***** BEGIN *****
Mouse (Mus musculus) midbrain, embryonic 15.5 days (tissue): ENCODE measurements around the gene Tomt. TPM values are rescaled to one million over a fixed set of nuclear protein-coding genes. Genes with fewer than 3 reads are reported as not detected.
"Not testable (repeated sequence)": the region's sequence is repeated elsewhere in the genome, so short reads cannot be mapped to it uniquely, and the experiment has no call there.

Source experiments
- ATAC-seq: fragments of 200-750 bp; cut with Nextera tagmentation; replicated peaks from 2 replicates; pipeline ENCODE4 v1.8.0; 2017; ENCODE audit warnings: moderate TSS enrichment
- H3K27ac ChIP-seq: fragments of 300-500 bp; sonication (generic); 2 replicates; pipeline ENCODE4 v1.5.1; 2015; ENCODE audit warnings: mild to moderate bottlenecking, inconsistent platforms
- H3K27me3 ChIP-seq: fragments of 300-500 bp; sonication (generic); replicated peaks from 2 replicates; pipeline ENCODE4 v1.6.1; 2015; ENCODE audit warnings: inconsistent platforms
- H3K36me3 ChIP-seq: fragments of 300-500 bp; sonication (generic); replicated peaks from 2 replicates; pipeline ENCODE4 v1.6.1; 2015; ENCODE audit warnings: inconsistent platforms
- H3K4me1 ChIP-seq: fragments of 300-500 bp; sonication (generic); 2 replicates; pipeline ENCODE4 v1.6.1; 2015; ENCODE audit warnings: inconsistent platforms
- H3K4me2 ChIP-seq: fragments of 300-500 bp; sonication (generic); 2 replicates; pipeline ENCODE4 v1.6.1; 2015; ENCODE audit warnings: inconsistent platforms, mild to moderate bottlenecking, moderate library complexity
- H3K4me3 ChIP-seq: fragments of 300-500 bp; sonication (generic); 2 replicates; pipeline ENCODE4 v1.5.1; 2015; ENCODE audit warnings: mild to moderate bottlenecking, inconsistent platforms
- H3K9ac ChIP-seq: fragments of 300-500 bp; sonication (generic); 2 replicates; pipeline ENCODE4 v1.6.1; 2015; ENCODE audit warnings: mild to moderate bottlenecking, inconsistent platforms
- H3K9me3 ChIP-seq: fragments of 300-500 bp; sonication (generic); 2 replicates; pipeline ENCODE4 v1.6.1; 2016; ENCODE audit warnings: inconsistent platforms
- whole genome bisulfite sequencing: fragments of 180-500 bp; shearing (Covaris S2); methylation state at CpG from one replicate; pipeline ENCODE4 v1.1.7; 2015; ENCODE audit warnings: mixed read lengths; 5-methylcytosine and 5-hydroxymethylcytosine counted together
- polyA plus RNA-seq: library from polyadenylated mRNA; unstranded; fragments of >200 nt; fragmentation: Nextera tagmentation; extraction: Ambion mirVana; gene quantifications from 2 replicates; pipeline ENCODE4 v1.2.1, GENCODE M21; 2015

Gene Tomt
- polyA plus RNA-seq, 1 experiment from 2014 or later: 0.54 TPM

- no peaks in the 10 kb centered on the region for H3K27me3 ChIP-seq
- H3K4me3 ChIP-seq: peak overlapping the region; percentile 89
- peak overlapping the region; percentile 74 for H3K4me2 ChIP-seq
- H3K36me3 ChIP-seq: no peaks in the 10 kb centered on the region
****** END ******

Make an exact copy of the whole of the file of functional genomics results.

Mouse (Mus musculus) midbrain, embryonic 15.5 days (tissue): ENCODE measurements around the gene Tomt. TPM values are rescaled to one million over a fixed set of nuclear protein-coding genes. Genes with fewer than 3 reads are reported as not detected.
"Not testable (repeated sequence)": the region's sequence is repeated elsewhere in the genome, so short reads cannot be mapped to it uniquely, and the experiment has no call there.

Source experiments
- ATAC-seq: fragments of 200-750 bp; cut with Nextera tagmentation; replicated peaks from 2 replicates; pipeline ENCODE4 v1.8.0; 2017; ENCODE audit warnings: moderate TSS enrichment
- H3K27ac ChIP-seq: fragments of 300-500 bp; sonication (generic); 2 replicates; pipeline ENCODE4 v1.5.1; 2015; ENCODE audit warnings: mild to moderate bottlenecking, inconsistent platforms
- H3K27me3 ChIP-seq: fragments of 300-500 bp; sonication (generic); replicated peaks from 2 replicates; pipeline ENCODE4 v1.6.1; 2015; ENCODE audit warnings: inconsistent platforms
- H3K36me3 ChIP-seq: fragments of 300-500 bp; sonication (generic); replicated peaks from 2 replicates; pipeline ENCODE4 v1.6.1; 2015; ENCODE audit warnings: inconsistent platforms
- H3K4me1 ChIP-seq: fragments of 300-500 bp; sonication (generic); 2 replicates; pipeline ENCODE4 v1.6.1; 2015; ENCODE audit warnings: inconsistent platforms
- H3K4me2 ChIP-seq: fragments of 300-500 bp; sonication (generic); 2 replicates; pipeline ENCODE4 v1.6.1; 2015; ENCODE audit warnings: inconsistent platforms, mild to moderate bottlenecking, moderate library complexity
- H3K4me3 ChIP-seq: fragments of 300-500 bp; sonication (generic); 2 replicates; pipeline ENCODE4 v1.5.1; 2015; ENCODE audit warnings: mild to moderate bottlenecking, inconsistent platforms
- H3K9ac ChIP-seq: fragments of 300-500 bp; sonication (generic); 2 replicates; pipeline ENCODE4 v1.6.1; 2015; ENCODE audit warnings: mild to moderate bottlenecking, inconsistent platforms
- H3K9me3 ChIP-seq: fragments of 300-500 bp; sonication (generic); 2 replicates; pipeline ENCODE4 v1.6.1; 2016; ENCODE audit warnings: inconsistent platforms
- whole genome bisulfite sequencing: fragments of 180-500 bp; shearing (Covaris S2); methylation state at CpG from one replicate; pipeline ENCODE4 v1.1.7; 2015; ENCODE audit warnings: mixed read lengths; 5-methylcytosine and 5-hydroxymethylcytosine counted together
- polyA plus RNA-seq: library from polyadenylated mRNA; unstranded; fragments of >200 nt; fragmentation: Nextera tagmentation; extraction: Ambion mirVana; gene quantifications from 2 replicates; pipeline ENCODE4 v1.2.1, GENCODE M21; 2015

Gene Tomt
- polyA plus RNA-seq, 1 experiment from 2014 or later: 0.54 TPM

- no peaks in the 10 kb centered on the region for H3K27me3 ChIP-seq
- H3K4me3 ChIP-seq: peak overlapping the region; percentile 89
- peak overlapping the region; percentile 74 for H3K4me2 ChIP-seq
- H3K36me3 ChIP-seq: no peaks in the 10 kb centered on the region